Rebellion in The Handmaids Tale by Margaret Atwood Essay

Rebellion in The Handmaids Tale by Margaret Atwood Essay

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Rebellion in The Handmaids Tale by Margaret Atwood

'Rebel' is a term, which is highly weighed down with emotion. In
society today we perceive a rebel to be a figure opposing a much
stronger majority. We distinguish the rebel to be a character who
fights for his/her own ideals. We see a person that will do anything
almost being ruthless to destroy the boundaries set up against him/her
by the stronger mass. We witness the rebel as an individual who
deliberately defines a battlefield and two fighting fronts. The rebel
is constantly is resisting. The only way he/she can defend his morals
and values are to strike the greater that condemns his/her values and
morals. Unfortunately today there are many misconceptions and
preconceptions relating to the essence of a true rebel. Society tends
to comprehend the rebel to be figure fighting on the front lines,
spilling blood for his cause. Especially the media has delivered this
image of a rebel. We must acknowledge the fact there are other forms
of rebels and rebellions. It is not fair to say that the form of rebel
that is described above is not valid, but still we must make a
suitable distinction. We must not always consider the rebel to be an
individual like 'William Wallace' who fought for his country's
independence by using violence as his primary weapon. In the course of
history we have witnessed another category of rebels. Characters such
as Mahatma Ghandi, Dr. Martin Luther King and Emmeline Pankhurst all
gave birth to another form of rebel, the rebel that fought for his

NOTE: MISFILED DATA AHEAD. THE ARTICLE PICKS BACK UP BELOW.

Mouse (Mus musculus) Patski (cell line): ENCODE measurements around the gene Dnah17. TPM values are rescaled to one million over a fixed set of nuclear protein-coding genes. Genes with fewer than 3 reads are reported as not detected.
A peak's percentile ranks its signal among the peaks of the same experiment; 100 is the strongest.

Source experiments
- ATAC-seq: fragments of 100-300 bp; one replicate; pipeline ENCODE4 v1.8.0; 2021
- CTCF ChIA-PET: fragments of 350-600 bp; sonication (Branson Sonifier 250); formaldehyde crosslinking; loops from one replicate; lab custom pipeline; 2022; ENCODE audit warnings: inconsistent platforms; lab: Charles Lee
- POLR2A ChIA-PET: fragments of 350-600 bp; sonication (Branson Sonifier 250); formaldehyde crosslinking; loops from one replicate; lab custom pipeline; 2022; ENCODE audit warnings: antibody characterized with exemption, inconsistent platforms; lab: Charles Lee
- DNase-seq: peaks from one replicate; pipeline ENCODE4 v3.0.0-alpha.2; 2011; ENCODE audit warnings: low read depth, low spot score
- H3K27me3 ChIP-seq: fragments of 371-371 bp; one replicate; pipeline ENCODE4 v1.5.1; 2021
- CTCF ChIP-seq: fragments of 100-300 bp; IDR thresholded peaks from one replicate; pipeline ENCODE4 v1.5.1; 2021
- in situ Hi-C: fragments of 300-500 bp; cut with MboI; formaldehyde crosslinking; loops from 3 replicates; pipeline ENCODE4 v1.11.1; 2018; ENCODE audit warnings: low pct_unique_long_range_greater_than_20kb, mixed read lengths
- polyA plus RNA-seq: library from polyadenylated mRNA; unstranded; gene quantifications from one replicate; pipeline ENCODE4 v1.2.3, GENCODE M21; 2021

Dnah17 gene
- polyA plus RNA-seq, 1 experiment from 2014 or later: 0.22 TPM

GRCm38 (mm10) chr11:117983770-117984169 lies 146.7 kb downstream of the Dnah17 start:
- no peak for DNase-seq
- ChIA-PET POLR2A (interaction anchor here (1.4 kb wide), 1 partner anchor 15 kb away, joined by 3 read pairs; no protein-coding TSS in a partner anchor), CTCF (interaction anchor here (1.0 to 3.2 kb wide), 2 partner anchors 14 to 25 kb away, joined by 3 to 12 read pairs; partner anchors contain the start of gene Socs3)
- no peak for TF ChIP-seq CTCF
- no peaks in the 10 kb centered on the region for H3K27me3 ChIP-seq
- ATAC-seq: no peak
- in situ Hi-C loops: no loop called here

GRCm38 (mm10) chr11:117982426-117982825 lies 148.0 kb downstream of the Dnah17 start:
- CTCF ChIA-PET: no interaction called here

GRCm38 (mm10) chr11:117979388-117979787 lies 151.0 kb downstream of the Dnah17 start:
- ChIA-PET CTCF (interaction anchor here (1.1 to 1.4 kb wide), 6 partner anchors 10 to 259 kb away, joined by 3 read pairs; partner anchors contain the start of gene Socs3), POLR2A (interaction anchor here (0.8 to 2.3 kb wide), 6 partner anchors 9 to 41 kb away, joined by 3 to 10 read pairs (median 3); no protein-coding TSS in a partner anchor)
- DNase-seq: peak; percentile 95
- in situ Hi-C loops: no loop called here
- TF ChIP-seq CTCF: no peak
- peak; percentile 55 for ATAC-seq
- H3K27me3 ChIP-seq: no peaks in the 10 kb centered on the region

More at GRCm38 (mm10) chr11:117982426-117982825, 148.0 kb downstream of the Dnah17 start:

values passively. They did not confront the enemy with the sword but
with words.

The novel 'The Handmaids Tale' by Margaret Atwood tells the story of a
near future oppressive society govern...

... middle of paper ...

...poke out against them in the
loudest voice possible. Offred's cassettes did more than just speak
her voice. I feel that the true reason why Offred did not assign her
name is because she wanted to speak universally. Offred wanted to
speak in the name of all handmaids.

In studying Offred's rebellion we can see that she suffered an
internal conflict. Offred's plight is always human as well as
ideological. She wanted to rebel but at the same time she was scared
of loosing herself in the process. Offred had to win the conflict
within her before she could start the external battle. Offred won this
conflict and decided that her humanity was the risk for a great cause,

'As long as women consent to be unjustly governed, they will be; but
directly women say: "We withhold our consent," we will not be governed
any longer as long as government is unjust.'

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